Nice Try!, the Curbed podcast on the perpetual search for utopian living, has now explored five failed attempts at utopias, from the bloody beginnings of Jamestown to Oneida, an upstate New York commune turned silverware brand. There won’t be a new episode this week due to the Fourth of July holiday, but the series will resume July 11 and the season’s final episode airs July 18. Until then, there’s no better time to catch up on previous episodes. Here are five of our favorite moments from the series so far.
There are many tellings of America’s beginnings, but Jamestown—whose story you might have seen in Disney’s Pocahontas—is one of the most fascinating, troubling, and misunderstood. The series’s first episode begins in 1607, when the British established the colony. Things quickly went awry.
“[George] Percy says that first they ate dogs, they ate cats, they ate rats, they ate vermin, they ate any living thing that was in the fort. Then they ate the leather off their shoes. They boiled their belts and sucked them. Then it got to the point where he says they licked the blood off the faces of their dying men.” —Kathleen Donegan, professor of English at UC Berkeley and author of Seasons of Misery: Catastrophe and Colonial Settlement in Early America
Architects have a longstanding obsession with designing cities from scratch. If done right, is it possible to design a more democratic society? The second episode in the series explores the ambitions, and realities, of Chandigarh, a city in India designed by local architects and Le Corbusier. But a humble timber chair might be the city’s most enduring legacy. These designs, which fetch tens of thousands of dollars at auctions, are also finding new life and new interpretations for everyday use in the city today.
“Now this [revival] sounds like a fantastic narrative of modernism to me versus the narrative that ‘Oh no, these are fetishized objects of Eurocentric provenance, which are disinherited and abused by the post-colonial subject and therefore must be recovered and returned back to the hallowed institutions of the West and sold at their ‘proper prices’ so that Kim Kardashian— and I have nothing against Kim Kardashian or whoever that was—can sit in them.” —Vikram Prakash, professor of architecture at the University of Washington, Seattle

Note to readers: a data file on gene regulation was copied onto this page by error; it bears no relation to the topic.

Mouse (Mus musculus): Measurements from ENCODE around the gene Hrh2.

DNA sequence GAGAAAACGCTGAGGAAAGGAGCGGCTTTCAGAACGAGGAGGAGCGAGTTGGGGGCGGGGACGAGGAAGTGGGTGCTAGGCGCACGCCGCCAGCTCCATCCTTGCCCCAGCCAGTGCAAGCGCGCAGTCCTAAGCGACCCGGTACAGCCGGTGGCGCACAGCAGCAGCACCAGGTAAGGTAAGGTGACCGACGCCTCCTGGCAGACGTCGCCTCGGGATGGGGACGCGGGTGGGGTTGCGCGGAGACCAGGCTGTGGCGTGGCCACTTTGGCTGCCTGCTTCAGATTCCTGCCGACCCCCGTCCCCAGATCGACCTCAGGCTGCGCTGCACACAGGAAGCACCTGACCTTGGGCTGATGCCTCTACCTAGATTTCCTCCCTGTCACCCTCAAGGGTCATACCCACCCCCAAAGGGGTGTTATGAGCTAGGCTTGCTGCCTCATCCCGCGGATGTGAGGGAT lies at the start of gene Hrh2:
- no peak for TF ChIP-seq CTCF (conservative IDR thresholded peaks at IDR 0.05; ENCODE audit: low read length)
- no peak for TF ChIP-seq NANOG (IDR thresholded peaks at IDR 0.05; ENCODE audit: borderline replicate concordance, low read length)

American housing policy has long promoted a nation of happy suburban homeowners, and developers raced to fill the need—for some buyers. Episode 3 of Nice Try! dissects the work of William Levitt and Morris Milgram, two men who built suburban subdivisions outside of Philadelphia guided by dramatically different moral compasses.
“I call it ‘The Bubble’ because when we moved outside of this community that was when we were hit with the racism. Outside we were known as ‘Checkerboard Square,’ black and white. Well, that was fine because we knew that what we were doing was wonderful. We were proud of who we were.” —Joyce Hadley, resident of Concord Park, a Philadelphia suburb developed by Milgram
In the late 1800s, John Humphrey Noyes established a commune in upstate New York with radical beliefs on love, sex, and family. While the Oneida Community thrived for some years, the group eventually descended into chaos before ultimately rebranding as a silverware company. Episode 4 uncovers why.
“If you could rid yourself of all your attachments and your selfishness and sort of connect equally with all other humans you would get this sort of clean circuitry going that would do away with all illness and all sickness and eventually death. And sex was a part of this.”—Ellen Wayland Smith, author of Oneida: From Free Love Utopia to Well-Set Table
Architect Norman Foster once called Tempelhof “the mother of all airports” for its innovative design, which has a dark backstory that involves Hitler and the Third Reich’s aspirations as a global superpower. Episode 5 sleuths how it came to be and what happened to the monumental city that was supposed to be built around it.
“That’s a weird thing about Tempelhof, because you do have this unchanging rigid structure next to this field which is always changing and which is like so alive and organic. People are doing some different weird thing every time you come back, and it makes it so interesting.” —Luisa Beck, reporter and Berlin resident